Living Time managing director Dave Harris’s career in financial services can be traced back to a humble Vauxhall Nova which swung his choice between a job as a graduate entrant for Tesco and Friends Provident.
When Harris joined Friends, all graduate trainees were given company cars and he freely admits this was the only reason he chose to take the job but he has no regrets.
Harris’s father was a miner and steelworker and his grandfather emphasised to him the importance of getting good qualifications to get a job where he could benefit people.
Harris earned an economics and politics degree at Wolverhampton Polytechnic and spent three years with Friends as a sales consultant before being headhunted by Prudential.
He looked after Pru’s key accounts in Manchester and spent the next decade moving up through the ranks on the distribution side, becoming head of the IFA sales team in 1999.
Shortly after this, Harris was recruited by AIG to work in Asia. Initially, he was based in Hong Kong and then in Thailand, where he was vice-president for AIG’s distribution development, focusing on the direct salesforce of 40,000 agents.
“It was my job to modernise them and increase their activity and productivity, which I must say is the highlight in many ways of my working career because I travelled all around Asia.”
But this all came to an abrupt end after September 11, 2001, when AIG stopped a lot of the expat contracts. Harris came back to the UK and rejoined Prudential, running its corporate pension business and later heading distribution and marketing for UK, Europe and the Middle East.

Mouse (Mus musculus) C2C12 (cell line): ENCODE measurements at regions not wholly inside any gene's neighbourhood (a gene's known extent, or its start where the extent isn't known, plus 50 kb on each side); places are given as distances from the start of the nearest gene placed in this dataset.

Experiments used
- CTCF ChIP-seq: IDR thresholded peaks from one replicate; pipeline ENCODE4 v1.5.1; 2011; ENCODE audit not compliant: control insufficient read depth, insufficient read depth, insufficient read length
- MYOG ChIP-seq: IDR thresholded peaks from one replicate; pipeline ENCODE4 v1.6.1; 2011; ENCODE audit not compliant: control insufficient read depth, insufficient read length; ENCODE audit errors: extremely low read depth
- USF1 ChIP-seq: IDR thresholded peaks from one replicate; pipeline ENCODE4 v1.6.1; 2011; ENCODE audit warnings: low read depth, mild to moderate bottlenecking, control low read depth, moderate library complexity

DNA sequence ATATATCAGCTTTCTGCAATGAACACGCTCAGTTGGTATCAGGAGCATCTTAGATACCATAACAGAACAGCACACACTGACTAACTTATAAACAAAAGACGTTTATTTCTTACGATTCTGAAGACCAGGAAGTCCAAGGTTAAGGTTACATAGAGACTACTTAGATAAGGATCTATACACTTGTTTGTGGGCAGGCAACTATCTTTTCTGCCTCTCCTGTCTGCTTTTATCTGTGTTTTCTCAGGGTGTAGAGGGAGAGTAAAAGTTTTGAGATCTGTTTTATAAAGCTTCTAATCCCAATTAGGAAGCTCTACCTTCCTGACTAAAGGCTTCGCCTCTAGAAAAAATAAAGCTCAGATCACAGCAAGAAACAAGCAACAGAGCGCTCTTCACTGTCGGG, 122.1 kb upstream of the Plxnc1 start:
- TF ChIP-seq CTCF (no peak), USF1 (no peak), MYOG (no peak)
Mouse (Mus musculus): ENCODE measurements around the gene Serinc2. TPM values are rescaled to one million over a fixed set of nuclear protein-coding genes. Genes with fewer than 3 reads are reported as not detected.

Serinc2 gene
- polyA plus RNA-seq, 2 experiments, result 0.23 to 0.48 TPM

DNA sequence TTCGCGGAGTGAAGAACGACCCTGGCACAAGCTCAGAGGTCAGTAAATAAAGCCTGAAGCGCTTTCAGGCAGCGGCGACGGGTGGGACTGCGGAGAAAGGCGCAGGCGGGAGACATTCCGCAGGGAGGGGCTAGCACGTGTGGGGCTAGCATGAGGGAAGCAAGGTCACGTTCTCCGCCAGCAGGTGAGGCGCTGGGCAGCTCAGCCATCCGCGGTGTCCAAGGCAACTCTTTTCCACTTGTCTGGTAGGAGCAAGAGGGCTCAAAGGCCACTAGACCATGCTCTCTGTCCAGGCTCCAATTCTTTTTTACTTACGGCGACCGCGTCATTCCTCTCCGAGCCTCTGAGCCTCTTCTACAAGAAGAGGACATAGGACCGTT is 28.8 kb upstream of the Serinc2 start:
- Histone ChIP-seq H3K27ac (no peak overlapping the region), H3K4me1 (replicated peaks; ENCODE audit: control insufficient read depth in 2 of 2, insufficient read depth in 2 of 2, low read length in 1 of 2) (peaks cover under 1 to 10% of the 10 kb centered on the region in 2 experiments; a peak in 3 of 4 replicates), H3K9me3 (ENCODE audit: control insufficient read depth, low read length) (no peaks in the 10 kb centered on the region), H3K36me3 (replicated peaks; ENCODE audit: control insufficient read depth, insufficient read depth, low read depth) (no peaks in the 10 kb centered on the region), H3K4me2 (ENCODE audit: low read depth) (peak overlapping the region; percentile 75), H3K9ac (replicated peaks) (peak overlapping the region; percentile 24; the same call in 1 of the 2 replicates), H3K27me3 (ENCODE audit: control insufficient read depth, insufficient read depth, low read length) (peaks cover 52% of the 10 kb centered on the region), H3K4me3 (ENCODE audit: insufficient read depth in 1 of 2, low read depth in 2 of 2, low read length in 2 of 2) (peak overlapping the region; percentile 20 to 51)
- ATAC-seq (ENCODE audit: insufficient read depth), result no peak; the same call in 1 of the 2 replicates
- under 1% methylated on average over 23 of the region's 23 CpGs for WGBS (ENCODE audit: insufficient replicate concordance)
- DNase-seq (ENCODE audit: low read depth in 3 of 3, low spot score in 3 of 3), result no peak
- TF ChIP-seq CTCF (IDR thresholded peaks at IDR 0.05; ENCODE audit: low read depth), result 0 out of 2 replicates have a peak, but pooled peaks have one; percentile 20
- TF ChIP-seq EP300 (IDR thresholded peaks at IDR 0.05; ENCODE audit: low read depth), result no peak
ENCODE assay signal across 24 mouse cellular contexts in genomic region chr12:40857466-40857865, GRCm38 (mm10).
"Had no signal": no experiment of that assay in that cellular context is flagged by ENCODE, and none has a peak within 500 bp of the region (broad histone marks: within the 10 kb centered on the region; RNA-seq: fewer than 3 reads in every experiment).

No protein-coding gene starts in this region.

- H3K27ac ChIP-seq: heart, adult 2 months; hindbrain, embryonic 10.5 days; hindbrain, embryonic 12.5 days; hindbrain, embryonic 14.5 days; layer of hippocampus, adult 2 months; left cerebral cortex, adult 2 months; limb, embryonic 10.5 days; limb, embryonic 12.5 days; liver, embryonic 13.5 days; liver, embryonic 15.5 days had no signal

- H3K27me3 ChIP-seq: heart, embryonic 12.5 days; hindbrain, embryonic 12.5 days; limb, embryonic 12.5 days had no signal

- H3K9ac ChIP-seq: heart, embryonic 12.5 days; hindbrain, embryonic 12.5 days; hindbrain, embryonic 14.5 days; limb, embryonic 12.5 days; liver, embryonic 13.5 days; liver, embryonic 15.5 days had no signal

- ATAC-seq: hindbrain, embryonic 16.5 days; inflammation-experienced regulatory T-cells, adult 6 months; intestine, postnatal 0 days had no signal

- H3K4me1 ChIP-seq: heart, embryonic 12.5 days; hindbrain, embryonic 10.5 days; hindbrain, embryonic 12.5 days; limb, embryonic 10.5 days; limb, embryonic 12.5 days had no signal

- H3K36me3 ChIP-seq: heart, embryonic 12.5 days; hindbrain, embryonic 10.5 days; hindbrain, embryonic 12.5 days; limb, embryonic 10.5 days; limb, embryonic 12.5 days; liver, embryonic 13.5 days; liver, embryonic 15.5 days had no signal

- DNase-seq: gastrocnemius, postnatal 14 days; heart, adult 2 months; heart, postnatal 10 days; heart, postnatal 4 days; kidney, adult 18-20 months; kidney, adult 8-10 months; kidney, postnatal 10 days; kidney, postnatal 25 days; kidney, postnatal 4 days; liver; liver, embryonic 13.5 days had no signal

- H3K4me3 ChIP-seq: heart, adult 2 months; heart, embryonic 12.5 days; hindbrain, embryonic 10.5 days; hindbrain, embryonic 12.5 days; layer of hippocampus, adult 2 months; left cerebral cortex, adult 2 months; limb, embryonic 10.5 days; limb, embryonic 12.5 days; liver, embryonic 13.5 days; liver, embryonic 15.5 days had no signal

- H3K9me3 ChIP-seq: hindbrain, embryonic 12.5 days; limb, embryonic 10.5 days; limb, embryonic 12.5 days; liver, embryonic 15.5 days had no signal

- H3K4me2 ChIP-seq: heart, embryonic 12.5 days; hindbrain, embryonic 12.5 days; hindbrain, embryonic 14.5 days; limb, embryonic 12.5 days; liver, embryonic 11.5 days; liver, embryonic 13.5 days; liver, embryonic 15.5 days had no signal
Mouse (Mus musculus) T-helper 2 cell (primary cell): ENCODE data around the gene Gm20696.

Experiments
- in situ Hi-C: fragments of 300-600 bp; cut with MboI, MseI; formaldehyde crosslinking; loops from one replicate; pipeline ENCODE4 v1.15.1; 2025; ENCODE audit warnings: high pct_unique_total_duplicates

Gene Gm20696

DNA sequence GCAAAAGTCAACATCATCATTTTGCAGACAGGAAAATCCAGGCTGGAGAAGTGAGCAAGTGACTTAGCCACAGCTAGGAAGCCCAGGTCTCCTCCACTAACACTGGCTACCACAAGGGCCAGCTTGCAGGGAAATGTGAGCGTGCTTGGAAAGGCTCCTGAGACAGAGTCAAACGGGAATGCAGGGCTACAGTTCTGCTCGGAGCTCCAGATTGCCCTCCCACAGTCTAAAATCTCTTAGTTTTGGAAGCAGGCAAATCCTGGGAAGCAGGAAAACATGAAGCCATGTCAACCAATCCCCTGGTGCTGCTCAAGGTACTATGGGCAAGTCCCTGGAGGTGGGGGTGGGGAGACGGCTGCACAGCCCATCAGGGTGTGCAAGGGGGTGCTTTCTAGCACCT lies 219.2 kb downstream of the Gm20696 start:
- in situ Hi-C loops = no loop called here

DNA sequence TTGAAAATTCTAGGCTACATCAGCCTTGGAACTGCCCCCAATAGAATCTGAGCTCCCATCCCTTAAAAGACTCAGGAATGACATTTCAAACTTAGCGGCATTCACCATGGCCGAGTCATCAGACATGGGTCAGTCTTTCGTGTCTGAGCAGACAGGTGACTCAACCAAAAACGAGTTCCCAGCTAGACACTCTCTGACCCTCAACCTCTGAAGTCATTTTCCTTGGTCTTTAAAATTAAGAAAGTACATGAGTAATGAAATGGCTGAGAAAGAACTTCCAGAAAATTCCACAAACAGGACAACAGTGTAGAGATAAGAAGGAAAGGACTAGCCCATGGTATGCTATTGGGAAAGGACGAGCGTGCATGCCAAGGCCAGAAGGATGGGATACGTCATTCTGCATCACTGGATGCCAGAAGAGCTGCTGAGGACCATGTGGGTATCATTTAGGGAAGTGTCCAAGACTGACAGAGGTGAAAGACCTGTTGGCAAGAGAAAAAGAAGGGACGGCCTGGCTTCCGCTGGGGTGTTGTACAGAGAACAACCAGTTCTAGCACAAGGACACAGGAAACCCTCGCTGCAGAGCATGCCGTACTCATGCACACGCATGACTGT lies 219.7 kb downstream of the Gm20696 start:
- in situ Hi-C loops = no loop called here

He left Prudential in July 2007 and joined Living Time shortly after and says it was a very conscious decision.
“I did have offers to go to work for other big-brand companies but, to me, that is a different badge, same old thing. So when I sat down with Kim Lerche-Thomsen and he described what he is trying to build at Living Time, I found that it was an almost perfect fit with some of the guiding principles that had been ingrained into me by my grandfather.”
Harris says Living Time has two guiding principles that attracted him. “One is, we are going to reinvent the retirement market and manufacture propositions that are truly 21st Century. The second thing is that, in that process, we will not do anything unless it is good for the consumer, the adviser and the industry.”
He says this is radically different to big life offices’ approach, which is always profit-driven.
Living Time was the first company to launch fixed-term annuities in the UK. The product offers a guaranteed income for a fixed period up to age 75 and is more flexible than a lifetime annuity as the client is not locked in for life.
Harris says nine out of 10 retirees in the UK end up in a lifetime annuity and he believes this is a very old-fashioned approach to retirement.
“It is a much more modern approach to take your retirement in stages. You cannot imagine in the 21st Century that when you select a mortgage to buy a house for 25 years, you can never change it. Yet we do allow nine out of 10 retirees to end up in exactly the same scenario with their retirement incomes.”